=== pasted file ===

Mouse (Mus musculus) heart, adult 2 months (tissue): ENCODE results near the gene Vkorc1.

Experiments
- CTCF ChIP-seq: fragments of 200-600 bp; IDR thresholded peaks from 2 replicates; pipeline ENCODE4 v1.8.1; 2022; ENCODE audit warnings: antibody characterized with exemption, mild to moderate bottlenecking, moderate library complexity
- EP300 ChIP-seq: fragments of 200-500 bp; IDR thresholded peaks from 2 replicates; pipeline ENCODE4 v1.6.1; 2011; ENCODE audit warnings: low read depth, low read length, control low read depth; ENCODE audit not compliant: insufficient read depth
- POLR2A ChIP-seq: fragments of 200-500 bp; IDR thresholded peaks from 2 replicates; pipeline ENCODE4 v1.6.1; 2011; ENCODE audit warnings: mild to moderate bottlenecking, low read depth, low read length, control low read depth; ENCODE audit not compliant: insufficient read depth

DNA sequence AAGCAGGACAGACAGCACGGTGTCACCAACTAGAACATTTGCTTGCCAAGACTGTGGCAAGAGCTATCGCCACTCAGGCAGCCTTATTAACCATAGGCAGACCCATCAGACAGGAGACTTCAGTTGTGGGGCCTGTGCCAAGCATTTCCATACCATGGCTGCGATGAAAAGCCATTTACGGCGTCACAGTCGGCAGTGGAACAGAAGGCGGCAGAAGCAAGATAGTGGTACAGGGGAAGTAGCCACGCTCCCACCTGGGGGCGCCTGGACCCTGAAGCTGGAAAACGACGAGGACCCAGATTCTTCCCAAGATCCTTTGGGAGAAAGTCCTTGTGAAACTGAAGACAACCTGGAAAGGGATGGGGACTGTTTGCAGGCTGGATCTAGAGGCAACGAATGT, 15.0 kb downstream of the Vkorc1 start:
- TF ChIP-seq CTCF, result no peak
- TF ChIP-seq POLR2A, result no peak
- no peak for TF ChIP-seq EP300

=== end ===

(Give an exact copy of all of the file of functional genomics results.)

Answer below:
Mouse (Mus musculus) heart, adult 2 months (tissue): ENCODE results near the gene Vkorc1.

Experiments
- CTCF ChIP-seq: fragments of 200-600 bp; IDR thresholded peaks from 2 replicates; pipeline ENCODE4 v1.8.1; 2022; ENCODE audit warnings: antibody characterized with exemption, mild to moderate bottlenecking, moderate library complexity
- EP300 ChIP-seq: fragments of 200-500 bp; IDR thresholded peaks from 2 replicates; pipeline ENCODE4 v1.6.1; 2011; ENCODE audit warnings: low read depth, low read length, control low read depth; ENCODE audit not compliant: insufficient read depth
- POLR2A ChIP-seq: fragments of 200-500 bp; IDR thresholded peaks from 2 replicates; pipeline ENCODE4 v1.6.1; 2011; ENCODE audit warnings: mild to moderate bottlenecking, low read depth, low read length, control low read depth; ENCODE audit not compliant: insufficient read depth

DNA sequence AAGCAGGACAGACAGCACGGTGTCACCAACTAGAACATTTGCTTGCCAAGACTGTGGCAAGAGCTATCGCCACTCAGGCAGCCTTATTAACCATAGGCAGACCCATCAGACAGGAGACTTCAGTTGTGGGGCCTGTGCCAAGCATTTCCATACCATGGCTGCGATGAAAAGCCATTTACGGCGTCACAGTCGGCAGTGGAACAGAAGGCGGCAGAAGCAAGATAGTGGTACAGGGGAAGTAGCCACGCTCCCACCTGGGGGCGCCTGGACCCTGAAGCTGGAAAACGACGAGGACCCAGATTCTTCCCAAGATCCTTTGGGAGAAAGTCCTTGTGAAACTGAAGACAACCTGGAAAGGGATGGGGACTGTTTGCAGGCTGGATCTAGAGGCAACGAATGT, 15.0 kb downstream of the Vkorc1 start:
- TF ChIP-seq CTCF, result no peak
- TF ChIP-seq POLR2A, result no peak
- no peak for TF ChIP-seq EP300